2020 will be remembered as one of the most difficult years in living memory for practically every industry. However, in the power generation and distribution sector, there are reasons to look to the future with optimism. In some ways, the pandemic has served as a driver for positive change as electricity companies seek innovative ways to navigate market uncertainties and keep the power flowing into homes across the nation.
The topic of digital transformation is one that features on the majority of board meeting agendas. However, the pandemic has acted as a driver for decisive action that will reap benefits over the years to come. The World Economic Forum reports that digital transformation could unlock $1.3 trillion of value worldwide through four key areas:
- Asset life cycle management – real time and predictive maintenance to extend life cycle and reduce downtime
- Power grid optimisation – improving efficiency through load balancing and connected assets
- Integrated customer services – digitally enabled services relating to power generation and usage
- Personalised services – known as “beyond the electron,” provision of bespoke services tailored to the individual
Done right, digital transformation means costs and environmental impact are reduced but the customer experience is enhanced.
Tackling climate change
Two years ago, Xcel Energy in the US said it would be completely carbon-free by 2050. Over the subsequent two years, other energy suppliers have made similar commitments, and this is set to be an ongoing trend over the years ahead.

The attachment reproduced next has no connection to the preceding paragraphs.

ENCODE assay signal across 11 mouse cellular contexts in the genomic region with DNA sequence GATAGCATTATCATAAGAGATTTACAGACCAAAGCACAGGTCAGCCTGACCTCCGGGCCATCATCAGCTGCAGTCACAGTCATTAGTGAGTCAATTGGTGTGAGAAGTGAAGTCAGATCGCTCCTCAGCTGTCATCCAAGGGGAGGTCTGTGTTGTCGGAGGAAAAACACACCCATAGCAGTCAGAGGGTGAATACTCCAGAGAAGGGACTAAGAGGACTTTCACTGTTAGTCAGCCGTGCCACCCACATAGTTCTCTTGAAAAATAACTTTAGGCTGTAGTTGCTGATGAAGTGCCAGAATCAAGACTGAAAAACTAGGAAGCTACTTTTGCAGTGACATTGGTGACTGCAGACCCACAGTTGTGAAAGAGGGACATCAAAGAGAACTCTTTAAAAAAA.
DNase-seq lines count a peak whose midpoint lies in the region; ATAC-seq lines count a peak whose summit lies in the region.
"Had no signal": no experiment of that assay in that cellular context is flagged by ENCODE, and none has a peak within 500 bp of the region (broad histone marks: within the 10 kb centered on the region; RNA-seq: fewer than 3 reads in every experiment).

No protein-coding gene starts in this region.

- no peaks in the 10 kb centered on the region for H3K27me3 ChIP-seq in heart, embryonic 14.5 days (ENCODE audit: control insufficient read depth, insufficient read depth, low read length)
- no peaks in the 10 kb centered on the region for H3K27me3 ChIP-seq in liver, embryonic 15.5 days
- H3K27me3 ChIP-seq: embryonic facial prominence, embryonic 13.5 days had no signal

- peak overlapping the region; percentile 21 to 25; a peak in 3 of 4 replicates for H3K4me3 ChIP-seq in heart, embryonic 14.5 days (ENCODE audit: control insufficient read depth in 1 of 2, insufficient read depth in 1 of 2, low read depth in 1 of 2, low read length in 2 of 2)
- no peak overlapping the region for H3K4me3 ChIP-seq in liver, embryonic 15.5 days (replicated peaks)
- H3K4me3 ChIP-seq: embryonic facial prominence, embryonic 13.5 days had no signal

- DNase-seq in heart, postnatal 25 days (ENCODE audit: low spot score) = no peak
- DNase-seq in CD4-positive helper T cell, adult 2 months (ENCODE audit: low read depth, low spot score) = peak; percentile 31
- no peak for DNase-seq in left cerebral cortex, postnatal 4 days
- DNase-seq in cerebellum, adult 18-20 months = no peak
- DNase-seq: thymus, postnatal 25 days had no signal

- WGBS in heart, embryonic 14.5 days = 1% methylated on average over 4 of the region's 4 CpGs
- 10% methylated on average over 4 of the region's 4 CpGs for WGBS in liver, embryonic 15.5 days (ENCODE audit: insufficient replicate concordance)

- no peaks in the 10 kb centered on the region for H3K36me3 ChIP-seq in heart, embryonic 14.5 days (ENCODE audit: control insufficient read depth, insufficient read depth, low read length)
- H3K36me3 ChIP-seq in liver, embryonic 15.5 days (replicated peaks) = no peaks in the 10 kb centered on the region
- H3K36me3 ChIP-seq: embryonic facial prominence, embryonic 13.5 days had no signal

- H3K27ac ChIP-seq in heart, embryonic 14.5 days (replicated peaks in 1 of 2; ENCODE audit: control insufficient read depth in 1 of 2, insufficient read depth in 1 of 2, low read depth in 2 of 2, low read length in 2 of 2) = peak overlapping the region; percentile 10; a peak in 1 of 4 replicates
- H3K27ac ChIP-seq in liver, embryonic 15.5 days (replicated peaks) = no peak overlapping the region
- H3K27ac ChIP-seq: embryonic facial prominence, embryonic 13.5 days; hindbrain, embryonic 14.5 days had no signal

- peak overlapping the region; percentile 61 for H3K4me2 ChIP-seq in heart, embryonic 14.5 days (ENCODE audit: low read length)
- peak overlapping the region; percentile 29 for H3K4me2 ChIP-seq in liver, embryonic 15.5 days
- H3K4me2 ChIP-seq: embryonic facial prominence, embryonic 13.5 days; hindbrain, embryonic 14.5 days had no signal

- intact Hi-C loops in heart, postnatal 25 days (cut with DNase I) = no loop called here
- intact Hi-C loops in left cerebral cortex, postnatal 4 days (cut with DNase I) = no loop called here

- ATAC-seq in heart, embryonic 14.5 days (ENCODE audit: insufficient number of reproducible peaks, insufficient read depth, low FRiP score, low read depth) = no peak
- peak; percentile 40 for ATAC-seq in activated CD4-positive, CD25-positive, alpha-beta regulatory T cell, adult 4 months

In short, electricity companies are raising the bar when it comes to tackling climate change. The reason they are able to do so comes predominantly down to technological improvements, and it is a message that resonates with both customers and shareholders.
Preparing for the EV revolution
On 01 October 2020, there were around 165,000 purely electric cars on the UK’s roads, and around 375,000 if you include plug-in hybrids. Plug-ins now account for more than 10 percent of new car registrations, and that number is only rising. Meeting the infrastructure needs of the EV generation will be one of the biggest challenges for power suppliers.
In June 2020, UK Power Networks launched its EV Charge Challenge, throwing down the gauntlet to anyone and everyone to submit their ideas on when, where and how charge points should be installed.
The concept of smart cities is one that is rapidly spreading across the country, and indeed the world. In brief, a smart city is one where big data is harnessed to improve efficiencies, manage assets and minimise environmental impact. London, Manchester, Glasgow, Bristol and Hull are just a handful of examples where local government and power distribution companies are working hand in hand on smart city initiatives.
Utility companies can and must take the lead in these projects if they are to succeed. There are mutual benefits to be achieved, as the innovative technologies at the heart of smart city projects can also help the power companies to meet their own sustainability and carbon footprint objectives.